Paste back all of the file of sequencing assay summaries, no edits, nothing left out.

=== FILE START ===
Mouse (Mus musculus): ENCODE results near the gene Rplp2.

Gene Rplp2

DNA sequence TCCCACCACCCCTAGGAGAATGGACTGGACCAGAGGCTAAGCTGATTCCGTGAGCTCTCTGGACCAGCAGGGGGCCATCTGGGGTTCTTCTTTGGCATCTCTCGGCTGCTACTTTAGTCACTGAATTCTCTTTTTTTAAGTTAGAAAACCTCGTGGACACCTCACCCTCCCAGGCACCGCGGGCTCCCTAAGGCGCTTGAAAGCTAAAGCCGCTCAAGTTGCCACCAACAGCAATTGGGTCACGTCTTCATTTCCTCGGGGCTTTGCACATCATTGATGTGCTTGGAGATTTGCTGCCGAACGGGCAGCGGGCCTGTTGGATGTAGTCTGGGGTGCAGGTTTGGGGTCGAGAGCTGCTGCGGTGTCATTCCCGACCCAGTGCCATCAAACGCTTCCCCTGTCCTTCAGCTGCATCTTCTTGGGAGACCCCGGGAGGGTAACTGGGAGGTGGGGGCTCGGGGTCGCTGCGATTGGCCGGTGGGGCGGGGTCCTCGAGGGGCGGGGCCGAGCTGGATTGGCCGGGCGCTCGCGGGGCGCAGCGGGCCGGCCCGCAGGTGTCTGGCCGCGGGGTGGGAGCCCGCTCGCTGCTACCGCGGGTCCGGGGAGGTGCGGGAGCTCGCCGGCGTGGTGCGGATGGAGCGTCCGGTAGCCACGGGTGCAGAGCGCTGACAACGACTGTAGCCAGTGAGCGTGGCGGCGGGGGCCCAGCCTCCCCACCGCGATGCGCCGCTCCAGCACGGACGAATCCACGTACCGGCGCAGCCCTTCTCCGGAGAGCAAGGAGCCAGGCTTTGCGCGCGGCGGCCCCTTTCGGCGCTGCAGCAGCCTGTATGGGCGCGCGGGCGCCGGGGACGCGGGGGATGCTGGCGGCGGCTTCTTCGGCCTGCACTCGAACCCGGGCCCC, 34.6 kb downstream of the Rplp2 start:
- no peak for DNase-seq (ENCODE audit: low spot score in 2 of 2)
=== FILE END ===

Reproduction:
Mouse (Mus musculus): ENCODE results near the gene Rplp2.

Gene Rplp2

DNA sequence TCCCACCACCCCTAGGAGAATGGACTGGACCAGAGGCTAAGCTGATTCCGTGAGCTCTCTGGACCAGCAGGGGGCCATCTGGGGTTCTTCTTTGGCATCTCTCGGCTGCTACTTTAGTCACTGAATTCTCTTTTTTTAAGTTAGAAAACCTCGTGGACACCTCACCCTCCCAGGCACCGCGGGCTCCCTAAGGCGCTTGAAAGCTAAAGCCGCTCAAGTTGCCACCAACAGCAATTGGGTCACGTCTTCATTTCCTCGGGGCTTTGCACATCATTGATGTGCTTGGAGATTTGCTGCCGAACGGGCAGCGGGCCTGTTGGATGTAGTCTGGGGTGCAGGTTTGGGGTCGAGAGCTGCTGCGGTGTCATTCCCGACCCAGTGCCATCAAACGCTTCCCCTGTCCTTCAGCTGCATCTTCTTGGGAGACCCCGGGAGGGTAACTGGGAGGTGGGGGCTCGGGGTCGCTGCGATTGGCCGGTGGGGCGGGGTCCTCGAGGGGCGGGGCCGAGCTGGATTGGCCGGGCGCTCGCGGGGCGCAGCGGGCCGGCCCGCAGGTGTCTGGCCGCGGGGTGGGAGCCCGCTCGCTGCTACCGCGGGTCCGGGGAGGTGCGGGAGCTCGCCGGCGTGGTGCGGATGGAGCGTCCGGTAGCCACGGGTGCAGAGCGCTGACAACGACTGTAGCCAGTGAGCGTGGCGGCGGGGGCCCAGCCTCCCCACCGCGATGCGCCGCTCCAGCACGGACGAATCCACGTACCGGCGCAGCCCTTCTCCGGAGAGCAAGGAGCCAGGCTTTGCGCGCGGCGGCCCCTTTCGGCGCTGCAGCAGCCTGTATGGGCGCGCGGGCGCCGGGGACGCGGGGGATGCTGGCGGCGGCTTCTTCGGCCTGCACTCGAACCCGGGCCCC, 34.6 kb downstream of the Rplp2 start:
- no peak for DNase-seq (ENCODE audit: low spot score in 2 of 2)